- Museum number
- Object: A sketch at St Albans-or-shaving the new maid dutchess!!!
The Duke of St. Albans (left) stands over his wife who is moustached, holding her chin, a razor in his right hand. He wears a coronet, a short striped jacket, knee-breeches, and a barber's apron with comb, curling-tongs, &c, in the apron-pocket. Behind him on a stool are a jug of shaving-water and a bowl of lather with a brush. Mrs. Coutts looks up at him with appraising affection; in her right hand is a cheque for £50,000, in her left a Cheque Book. She wears a frilled cap topped by a small coronet, and an elaborate morning gown with jewels. From the back of her chair hangs an oddly shaped bag (as in BM Satires 15443) inscribed Philosophers Stones. She says: My dear young Shaver, here's £50.000 for you but you must dress my Beard once a day at least, do whatever I desire you, and never dare to contradict me. He says: My dear Dutchess your chin wants mowing sadly, and you should be properly lather'd first, but I fear I have not strength to do it. On the extreme left is a wig-block, carved to represent the head of Coutts; from its mouth issue the words: When I bought that Melon, I never intended any one to taste it but my-self. On the wall behind is a cuckoo clock, the bird saying Cook Coo! Cook! Coo! Above the Duke's head are antlers. On the right, with his back to the couple, a stout masked parson in a surplice sits at a table covered with moneybags, one inscribed 5000. He clasps them with gloved hands, and looks over his shoulder, saying: I've brought the Match about, and I've got a good sum for selling the Boy. Oh! Lord! what a lucky Beau of a Clerk am I. A! Men!— Under his arm is a book: Marriage Ceremony. Beside his table stands a chest of Gold Bars; coins lie beside it. On the floor by the Duchess is a book: Raymond and Harriot. Two pictures are on the wall: Charles II and Nell Gwyn [the Duke's ancestors]: T.Q.L. portraits, Nell with her arm round the smiling King, pulls his beard. The Golden Calf; the calf, with the head and hat of the Duchess, stands on a pedestal surrounded by kneeling men and women who make gestures of passionate supplication. June 1827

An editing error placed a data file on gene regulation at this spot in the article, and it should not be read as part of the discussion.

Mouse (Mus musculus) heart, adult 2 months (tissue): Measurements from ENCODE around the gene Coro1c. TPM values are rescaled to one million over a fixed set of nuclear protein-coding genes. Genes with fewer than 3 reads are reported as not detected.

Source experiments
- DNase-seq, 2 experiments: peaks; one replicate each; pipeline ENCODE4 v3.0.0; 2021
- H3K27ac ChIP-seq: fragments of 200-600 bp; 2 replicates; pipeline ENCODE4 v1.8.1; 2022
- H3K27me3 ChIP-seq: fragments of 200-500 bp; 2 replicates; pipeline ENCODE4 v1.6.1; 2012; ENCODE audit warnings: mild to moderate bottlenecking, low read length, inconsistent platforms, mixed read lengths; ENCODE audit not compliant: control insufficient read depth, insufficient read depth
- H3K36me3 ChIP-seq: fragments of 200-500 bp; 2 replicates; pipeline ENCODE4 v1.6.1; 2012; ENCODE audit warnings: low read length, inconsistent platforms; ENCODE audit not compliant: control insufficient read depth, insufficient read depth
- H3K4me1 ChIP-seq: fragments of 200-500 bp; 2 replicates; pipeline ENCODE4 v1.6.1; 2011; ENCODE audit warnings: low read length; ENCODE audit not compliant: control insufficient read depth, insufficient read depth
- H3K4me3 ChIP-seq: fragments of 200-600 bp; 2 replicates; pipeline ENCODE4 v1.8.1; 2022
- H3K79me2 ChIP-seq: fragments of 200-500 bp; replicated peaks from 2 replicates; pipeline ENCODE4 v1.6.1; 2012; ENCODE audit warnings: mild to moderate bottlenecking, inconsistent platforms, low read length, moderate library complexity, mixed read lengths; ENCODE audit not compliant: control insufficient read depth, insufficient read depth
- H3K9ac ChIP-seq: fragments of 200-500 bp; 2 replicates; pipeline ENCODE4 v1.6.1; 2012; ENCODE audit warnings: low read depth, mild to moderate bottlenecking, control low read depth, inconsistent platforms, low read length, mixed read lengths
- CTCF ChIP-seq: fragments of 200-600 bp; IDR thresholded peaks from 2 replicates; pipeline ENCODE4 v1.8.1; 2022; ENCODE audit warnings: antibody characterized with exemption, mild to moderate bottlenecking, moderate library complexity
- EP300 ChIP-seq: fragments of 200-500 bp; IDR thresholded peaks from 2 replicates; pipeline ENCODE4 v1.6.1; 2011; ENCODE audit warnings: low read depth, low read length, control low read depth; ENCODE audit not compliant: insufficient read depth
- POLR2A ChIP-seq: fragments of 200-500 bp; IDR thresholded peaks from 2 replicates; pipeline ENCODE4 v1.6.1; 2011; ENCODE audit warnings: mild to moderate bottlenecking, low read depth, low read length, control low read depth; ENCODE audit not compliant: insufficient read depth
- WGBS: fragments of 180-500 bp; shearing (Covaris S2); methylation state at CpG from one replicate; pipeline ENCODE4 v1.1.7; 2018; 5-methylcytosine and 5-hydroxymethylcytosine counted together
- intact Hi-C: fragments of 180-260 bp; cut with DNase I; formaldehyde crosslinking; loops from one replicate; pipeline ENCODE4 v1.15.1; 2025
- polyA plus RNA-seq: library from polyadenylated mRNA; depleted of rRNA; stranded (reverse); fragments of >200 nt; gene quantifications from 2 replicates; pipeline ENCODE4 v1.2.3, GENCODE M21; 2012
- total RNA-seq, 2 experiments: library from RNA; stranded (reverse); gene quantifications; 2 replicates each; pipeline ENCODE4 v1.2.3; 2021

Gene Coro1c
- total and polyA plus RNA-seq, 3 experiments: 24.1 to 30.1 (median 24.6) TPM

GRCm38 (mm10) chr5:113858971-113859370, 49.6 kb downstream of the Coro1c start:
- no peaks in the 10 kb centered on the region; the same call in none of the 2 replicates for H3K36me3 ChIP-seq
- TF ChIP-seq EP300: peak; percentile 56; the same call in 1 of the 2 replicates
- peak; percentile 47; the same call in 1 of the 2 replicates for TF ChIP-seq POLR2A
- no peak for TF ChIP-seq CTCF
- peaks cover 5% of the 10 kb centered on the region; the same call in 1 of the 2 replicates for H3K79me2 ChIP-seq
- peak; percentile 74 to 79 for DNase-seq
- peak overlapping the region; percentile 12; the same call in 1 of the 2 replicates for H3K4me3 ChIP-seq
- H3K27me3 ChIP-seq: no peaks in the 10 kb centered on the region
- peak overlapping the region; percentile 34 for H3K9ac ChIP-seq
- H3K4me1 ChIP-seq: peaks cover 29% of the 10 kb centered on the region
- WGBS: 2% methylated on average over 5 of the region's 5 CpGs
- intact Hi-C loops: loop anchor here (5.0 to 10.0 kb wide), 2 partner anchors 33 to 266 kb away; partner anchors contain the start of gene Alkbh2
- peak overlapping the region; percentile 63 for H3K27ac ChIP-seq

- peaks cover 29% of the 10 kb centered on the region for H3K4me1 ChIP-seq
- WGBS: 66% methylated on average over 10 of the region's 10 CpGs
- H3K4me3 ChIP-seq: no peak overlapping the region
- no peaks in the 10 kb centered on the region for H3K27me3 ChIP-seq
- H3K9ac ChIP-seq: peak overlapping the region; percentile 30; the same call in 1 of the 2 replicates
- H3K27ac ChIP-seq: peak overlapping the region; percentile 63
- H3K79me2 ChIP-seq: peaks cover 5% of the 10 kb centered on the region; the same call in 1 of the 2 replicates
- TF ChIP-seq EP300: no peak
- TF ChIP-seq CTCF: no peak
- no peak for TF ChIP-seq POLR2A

- Production date
Height: 267 millimetres
Width: 365 millimetres
- Curator's comments
- (Description and comment from M. Dorothy George, 'Catalogue of Political and Personal Satires in the British Museum', X, 1952)
See No. 15453, &c. Lord Frederick Beauclerk, see No. 14832, &c, performed the marriage ceremony at Mrs. Coutts's house in Stratton Street. The Duchess is said to have told the Duke immediately afterwards that a Mr. Parkinson had her wedding present to offer him, which proved to be £30,000. Raymond, Manager of Drury Lane Theatre, see vol. ix and No. 15458, was gobetween in the marriage of Harriot Mellon and Coutts, and was the sole witness at the first (irregular) marriage, fourteen days after Mrs. Coutts's death. C. E. Pearce, The Jolly Duchess, pp. 205 ff., 262 f., 320. One of a set of scabrous prints on the marriage, by R. Cruikshank, probably inspired by Westmacott, whose close association with R. C. is illustrated in the English Spy, see No. 14922, &c. Westmacott scurrilously attacked her in the Age.
Reproduced, Pearce, op. cit., p. 256.
The publisher name is completely illegible.
- Not on display
- Acquisition date
- Prints and Drawings
- Registration number